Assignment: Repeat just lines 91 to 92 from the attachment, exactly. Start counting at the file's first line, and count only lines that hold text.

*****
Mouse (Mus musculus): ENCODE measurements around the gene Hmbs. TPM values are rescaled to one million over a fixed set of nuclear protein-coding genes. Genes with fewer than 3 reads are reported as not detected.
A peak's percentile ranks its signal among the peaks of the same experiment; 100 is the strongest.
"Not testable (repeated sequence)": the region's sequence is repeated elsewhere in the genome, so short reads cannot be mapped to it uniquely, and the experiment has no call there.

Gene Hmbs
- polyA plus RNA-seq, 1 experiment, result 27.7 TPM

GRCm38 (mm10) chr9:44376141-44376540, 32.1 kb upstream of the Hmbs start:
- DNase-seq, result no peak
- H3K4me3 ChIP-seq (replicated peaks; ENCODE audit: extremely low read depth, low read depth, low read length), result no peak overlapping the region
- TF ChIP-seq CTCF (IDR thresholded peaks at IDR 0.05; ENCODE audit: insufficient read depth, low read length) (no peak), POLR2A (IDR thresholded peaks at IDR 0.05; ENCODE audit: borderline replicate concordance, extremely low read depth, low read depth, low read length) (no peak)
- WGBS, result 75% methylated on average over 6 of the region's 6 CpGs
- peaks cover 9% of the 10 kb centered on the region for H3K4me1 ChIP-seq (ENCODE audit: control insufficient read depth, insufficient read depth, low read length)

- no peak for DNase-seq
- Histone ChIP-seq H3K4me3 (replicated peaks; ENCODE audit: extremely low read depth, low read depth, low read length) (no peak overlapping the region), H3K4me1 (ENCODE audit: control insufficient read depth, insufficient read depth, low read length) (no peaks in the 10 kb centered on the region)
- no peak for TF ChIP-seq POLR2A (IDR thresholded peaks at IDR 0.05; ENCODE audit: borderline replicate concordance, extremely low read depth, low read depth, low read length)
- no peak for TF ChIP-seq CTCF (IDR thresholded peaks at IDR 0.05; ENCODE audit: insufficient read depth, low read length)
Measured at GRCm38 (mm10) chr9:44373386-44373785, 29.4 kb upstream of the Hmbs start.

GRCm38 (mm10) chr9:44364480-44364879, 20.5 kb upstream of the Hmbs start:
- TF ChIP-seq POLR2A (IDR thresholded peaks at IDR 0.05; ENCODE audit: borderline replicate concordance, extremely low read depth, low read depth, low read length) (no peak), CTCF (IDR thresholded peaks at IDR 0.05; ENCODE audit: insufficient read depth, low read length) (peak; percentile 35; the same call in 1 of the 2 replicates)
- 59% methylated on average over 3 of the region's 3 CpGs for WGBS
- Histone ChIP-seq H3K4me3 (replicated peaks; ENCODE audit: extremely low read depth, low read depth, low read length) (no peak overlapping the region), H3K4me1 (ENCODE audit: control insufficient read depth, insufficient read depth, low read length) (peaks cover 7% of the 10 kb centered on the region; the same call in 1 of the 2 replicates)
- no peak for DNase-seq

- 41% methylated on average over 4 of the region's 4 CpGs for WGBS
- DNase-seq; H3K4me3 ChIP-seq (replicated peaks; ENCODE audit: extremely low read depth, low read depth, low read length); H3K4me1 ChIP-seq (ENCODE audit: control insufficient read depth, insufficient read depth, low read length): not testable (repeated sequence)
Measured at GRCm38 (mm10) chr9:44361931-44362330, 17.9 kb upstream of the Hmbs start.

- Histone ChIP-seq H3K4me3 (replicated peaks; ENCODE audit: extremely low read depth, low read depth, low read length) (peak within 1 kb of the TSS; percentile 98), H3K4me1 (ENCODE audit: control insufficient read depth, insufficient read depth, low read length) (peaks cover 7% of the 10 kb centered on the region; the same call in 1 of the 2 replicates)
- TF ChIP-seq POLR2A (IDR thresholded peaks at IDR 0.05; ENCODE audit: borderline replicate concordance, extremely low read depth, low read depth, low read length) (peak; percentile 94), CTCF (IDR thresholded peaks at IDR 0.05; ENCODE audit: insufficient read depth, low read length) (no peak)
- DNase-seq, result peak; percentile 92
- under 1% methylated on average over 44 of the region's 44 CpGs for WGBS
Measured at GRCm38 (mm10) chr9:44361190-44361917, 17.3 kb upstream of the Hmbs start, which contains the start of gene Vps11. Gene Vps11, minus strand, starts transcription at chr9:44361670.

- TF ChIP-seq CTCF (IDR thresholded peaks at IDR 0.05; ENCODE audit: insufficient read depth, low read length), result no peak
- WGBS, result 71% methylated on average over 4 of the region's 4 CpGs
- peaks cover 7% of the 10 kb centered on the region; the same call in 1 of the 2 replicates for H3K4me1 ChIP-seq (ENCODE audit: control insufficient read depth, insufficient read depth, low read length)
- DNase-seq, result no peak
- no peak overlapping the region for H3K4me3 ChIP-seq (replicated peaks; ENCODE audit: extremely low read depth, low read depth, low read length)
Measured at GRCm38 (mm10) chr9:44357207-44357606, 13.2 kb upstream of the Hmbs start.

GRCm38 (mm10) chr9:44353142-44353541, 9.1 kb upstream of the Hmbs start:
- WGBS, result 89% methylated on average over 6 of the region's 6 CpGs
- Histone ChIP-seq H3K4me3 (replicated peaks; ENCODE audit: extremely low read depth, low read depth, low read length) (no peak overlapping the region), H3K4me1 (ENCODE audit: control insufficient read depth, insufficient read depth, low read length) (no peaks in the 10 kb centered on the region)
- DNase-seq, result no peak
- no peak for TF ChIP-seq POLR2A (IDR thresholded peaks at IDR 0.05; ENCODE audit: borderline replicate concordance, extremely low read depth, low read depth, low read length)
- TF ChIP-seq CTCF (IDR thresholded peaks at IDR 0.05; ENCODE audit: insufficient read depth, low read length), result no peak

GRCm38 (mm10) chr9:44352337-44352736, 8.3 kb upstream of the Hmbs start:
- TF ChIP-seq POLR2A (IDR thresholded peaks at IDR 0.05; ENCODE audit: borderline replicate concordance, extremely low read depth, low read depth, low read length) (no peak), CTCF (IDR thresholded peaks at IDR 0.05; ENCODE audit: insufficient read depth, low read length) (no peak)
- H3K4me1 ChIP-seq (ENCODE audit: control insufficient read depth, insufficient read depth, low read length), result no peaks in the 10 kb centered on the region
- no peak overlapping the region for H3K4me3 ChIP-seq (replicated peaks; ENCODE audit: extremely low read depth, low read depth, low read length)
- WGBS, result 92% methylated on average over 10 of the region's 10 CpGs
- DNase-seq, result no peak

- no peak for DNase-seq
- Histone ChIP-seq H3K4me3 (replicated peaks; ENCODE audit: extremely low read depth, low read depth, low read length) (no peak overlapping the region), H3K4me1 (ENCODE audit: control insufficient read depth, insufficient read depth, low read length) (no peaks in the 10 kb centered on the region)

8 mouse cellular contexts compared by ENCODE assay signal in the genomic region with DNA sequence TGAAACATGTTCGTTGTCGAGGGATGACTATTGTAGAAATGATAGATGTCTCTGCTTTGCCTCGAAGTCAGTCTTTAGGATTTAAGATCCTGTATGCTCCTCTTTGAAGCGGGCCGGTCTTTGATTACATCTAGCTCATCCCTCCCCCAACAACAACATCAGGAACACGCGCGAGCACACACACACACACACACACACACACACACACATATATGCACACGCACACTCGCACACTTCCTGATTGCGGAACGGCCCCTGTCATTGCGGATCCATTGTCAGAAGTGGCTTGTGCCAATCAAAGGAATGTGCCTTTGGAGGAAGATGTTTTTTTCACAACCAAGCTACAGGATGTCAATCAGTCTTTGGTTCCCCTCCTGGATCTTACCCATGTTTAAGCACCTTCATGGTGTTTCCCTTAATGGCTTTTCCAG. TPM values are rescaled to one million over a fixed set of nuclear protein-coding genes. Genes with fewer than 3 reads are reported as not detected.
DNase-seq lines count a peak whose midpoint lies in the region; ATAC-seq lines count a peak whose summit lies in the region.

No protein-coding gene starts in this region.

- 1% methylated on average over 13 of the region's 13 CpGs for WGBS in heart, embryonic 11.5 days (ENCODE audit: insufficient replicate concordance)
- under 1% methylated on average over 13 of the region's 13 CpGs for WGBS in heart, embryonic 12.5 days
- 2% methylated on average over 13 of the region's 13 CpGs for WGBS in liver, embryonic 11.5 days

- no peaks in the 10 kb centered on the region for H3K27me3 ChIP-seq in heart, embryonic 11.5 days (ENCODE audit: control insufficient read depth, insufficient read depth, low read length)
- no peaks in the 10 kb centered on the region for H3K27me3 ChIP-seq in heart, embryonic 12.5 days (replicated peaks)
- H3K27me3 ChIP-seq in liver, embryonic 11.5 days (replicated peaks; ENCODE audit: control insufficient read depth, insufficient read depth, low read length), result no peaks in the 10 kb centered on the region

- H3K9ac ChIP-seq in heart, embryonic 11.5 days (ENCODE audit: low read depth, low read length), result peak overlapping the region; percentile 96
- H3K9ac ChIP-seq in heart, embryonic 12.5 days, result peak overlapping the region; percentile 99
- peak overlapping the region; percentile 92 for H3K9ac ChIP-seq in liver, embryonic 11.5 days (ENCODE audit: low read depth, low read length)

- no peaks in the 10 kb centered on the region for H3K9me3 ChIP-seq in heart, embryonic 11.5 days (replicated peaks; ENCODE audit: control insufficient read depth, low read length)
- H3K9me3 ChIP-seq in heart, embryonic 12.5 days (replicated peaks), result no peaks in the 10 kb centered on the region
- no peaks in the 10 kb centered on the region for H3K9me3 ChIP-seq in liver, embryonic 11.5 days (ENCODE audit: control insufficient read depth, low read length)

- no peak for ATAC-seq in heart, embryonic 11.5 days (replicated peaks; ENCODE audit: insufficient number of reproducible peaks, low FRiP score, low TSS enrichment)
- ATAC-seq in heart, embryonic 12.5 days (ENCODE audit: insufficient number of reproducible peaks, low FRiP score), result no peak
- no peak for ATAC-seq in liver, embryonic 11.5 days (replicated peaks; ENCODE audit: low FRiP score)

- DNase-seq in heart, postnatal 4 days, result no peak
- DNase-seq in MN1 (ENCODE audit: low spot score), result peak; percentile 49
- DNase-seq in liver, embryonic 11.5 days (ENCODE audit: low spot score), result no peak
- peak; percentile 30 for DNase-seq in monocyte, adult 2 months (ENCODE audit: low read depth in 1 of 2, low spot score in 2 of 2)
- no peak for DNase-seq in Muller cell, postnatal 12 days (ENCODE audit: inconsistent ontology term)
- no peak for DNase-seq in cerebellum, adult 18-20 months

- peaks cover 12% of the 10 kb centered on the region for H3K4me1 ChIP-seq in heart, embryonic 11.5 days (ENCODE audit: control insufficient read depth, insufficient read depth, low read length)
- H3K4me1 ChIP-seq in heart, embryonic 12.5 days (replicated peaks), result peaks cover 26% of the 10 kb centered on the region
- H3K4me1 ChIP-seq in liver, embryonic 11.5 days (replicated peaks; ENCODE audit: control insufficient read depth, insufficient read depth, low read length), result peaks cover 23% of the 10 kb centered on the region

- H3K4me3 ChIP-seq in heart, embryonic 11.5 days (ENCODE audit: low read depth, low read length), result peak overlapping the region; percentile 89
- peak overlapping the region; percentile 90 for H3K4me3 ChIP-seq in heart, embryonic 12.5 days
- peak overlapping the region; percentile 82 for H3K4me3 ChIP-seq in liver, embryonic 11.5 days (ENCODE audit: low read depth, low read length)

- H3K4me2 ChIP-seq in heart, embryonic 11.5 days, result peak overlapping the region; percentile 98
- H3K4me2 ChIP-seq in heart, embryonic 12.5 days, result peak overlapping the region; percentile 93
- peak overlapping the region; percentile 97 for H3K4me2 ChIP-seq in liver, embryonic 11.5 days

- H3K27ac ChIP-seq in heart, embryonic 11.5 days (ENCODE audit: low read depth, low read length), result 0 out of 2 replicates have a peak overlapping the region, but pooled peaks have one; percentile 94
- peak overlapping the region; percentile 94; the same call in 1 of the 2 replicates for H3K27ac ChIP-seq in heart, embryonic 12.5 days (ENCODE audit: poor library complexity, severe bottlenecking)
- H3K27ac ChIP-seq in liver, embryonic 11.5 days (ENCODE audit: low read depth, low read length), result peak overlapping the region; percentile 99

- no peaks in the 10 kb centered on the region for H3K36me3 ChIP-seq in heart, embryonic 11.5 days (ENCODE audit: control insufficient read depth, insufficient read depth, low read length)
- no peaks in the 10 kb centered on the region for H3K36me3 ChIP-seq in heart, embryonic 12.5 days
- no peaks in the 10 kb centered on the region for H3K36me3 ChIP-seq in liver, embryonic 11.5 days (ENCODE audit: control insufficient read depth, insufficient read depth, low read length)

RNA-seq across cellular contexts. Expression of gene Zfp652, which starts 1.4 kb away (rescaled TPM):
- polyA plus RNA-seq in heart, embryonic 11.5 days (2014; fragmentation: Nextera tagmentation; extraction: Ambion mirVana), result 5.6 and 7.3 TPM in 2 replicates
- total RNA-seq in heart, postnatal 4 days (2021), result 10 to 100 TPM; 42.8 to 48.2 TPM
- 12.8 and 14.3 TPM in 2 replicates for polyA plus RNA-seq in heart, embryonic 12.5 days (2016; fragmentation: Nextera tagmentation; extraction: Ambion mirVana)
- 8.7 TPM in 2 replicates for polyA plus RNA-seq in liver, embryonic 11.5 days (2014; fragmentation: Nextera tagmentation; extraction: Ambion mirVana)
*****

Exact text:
- total RNA-seq in heart, postnatal 4 days (2021), result 10 to 100 TPM; 42.8 to 48.2 TPM
- 12.8 and 14.3 TPM in 2 replicates for polyA plus RNA-seq in heart, embryonic 12.5 days (2016; fragmentation: Nextera tagmentation; extraction: Ambion mirVana)